You can prevent small business failure through safety improvements.
By Russell Hoppe
As employers, we are responsible for the safety and security of our employees. We are expected to keep a safe and healthy workplace as defined by the Occupational Safety and Health Administration (OSHA). This includes “abiding by standards; providing training, outreach and education; establishing partnerships; and encouraging continual improvement in workplace safety and health.”
For many, this is a challenge, and can be a significant one, at that. This is especially true for smaller businesses on tighter budgets, which is likely one of the reasons why the rate of occupational accidents are higher in small and medium-sized enterprises (SMEs). According to recent study by a US Davis researcher, the estimated national price tag of occupational injuries and illnesses reaches $250 billion annually. This, of course, comes right out of the pockets of the affected businesses, which can easily mean the difference between profit and loss, success and failure.
3 Tips To Safety
To help ensure your business doesn’t become a statistic, here are 3 tips to improving your chances of success through safety:
1. Create a Proactive Culture of Safety
In order to encourage and enforce a work environment where safety is a priority, a proactive culture of safety must be created. Cox and Cox define this as “the attitudes, beliefs, perceptions and values that employees share in relation to safety.” Developing this takes clear, consistent communication on a regular basis, as well as examples set by senior management that exemplify proper attitude and action.
2. Provide Continuous Education on Safety
Continuing education is a great opportunity for management to instill not only the right values, attitudes, and beliefs, but also to provide the message it wants employees to hear directly from the company on safety and related topics, rather than allowing room for second-hand information. In addition to proper training given to management, all employees should receive on-the-job safety training upon entering the workplace. This should be followed up at regular intervals (e.g., every quarter), providing an opportunity to enforce existing messages while relaying and ensuring comprehension of new ones.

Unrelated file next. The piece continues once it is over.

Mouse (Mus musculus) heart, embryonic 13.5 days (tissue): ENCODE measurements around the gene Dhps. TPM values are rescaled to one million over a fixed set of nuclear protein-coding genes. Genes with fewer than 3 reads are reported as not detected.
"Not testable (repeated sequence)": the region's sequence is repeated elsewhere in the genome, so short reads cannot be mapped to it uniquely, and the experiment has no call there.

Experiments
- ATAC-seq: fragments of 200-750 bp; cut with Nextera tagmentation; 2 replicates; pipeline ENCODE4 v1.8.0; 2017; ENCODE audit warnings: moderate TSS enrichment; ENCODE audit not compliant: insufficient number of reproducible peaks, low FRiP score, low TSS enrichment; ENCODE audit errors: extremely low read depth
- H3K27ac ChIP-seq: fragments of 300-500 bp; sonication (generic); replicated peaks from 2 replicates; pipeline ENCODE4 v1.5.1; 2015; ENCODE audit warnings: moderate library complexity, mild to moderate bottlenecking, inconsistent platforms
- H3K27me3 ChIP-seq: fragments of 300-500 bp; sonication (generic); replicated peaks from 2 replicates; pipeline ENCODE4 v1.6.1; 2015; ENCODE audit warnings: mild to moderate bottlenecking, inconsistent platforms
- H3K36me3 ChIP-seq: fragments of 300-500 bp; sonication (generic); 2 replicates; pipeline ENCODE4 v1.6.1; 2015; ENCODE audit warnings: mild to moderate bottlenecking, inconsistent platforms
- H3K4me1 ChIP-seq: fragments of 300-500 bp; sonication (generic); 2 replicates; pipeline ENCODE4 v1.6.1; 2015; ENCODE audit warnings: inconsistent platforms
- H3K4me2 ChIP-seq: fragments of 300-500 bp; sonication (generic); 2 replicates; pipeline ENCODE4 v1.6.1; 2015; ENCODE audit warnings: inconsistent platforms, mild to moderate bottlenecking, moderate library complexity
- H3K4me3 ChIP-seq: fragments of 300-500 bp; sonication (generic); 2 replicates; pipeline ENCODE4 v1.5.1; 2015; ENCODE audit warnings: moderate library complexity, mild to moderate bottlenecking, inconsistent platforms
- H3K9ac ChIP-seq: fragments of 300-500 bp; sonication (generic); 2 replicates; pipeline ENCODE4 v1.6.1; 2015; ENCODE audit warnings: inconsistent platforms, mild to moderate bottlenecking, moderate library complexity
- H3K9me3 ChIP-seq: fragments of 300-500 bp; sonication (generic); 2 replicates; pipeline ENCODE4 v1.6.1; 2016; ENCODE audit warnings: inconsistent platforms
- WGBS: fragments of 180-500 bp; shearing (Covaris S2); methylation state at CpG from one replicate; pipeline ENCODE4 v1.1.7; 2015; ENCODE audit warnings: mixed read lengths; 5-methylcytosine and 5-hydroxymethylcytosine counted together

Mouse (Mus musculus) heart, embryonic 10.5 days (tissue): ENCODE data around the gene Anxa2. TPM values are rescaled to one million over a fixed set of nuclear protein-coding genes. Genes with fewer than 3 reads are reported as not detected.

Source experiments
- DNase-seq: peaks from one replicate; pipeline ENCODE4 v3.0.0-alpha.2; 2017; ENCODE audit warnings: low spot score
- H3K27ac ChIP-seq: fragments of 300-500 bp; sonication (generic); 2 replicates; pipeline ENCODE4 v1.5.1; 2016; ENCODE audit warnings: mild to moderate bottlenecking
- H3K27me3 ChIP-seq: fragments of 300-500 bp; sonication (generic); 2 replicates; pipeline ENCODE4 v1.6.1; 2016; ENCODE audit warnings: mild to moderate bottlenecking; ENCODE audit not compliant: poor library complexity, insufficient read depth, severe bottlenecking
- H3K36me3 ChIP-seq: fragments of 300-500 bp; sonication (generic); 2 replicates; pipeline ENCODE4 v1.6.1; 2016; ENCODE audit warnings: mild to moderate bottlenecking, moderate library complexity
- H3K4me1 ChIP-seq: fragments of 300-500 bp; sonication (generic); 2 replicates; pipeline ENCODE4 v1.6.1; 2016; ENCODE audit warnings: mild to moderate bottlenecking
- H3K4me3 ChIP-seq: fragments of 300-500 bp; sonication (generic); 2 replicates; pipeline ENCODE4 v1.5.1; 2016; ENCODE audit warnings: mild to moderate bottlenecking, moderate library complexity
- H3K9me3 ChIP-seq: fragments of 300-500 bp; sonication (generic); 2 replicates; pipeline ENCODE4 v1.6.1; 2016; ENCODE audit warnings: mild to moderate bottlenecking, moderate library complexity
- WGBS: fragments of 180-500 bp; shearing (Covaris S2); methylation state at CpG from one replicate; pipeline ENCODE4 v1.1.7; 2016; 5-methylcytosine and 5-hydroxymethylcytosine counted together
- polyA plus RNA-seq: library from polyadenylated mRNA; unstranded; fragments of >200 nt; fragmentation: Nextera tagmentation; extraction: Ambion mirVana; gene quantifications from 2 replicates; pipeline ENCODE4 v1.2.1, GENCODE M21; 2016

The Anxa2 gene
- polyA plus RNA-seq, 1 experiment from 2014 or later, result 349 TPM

3. Use Intrinsically Safe Products and Equipment
The choices you make in which products to use on the job can have a huge impact on safety efforts, and in some cases, remove some of the burden associated with inherent risk. This is especially true when considering those associated with jobs deemed hazardous or dangerous. In these cases, the use of intrinsic equipment is a must.
Intrinsically safe is defined as: “not…capable of releasing sufficient electrical or thermal energy under normal or abnormal conditions to cause ignition of a flammable or combustible atmospheric mixture in its most easily ignitable concentration.” In other words: explosion-proof. And, even though your work environment may not be hazardous by OSHA standards, there’s obvious benefit to having equipment and products on the job which you know are purposely created for the level of safety they add to any situation.
As Sir Edward Coke, barrister, judge, and opposition politician, once said, “Precaution is better than cure.” This is absolutely true when it comes to on-the-job safety. It is what will help ensure your business is properly positioned to face risk, reduce the amount of exposure to the consequences of risk, and increase chances for long-term profitable growth. And, what small business owner doesn’t want that?
About the Author
Russell Hoppe is the Marketing Manager for Bayco Products, Inc., a Wylie, TX-based manufacturer of professional and intrinsically safe lighting products, all under the NIGHTSTICK® brand. This includes the company’s latest release, the XPP-5422 Intrinsically Safe Dual-Light. With a cETLus safety rating, and ATEX, IECEx, and MSHA certifications, the XPP-5422 is now the highest rated intrinsically safe dual-light on the market today.
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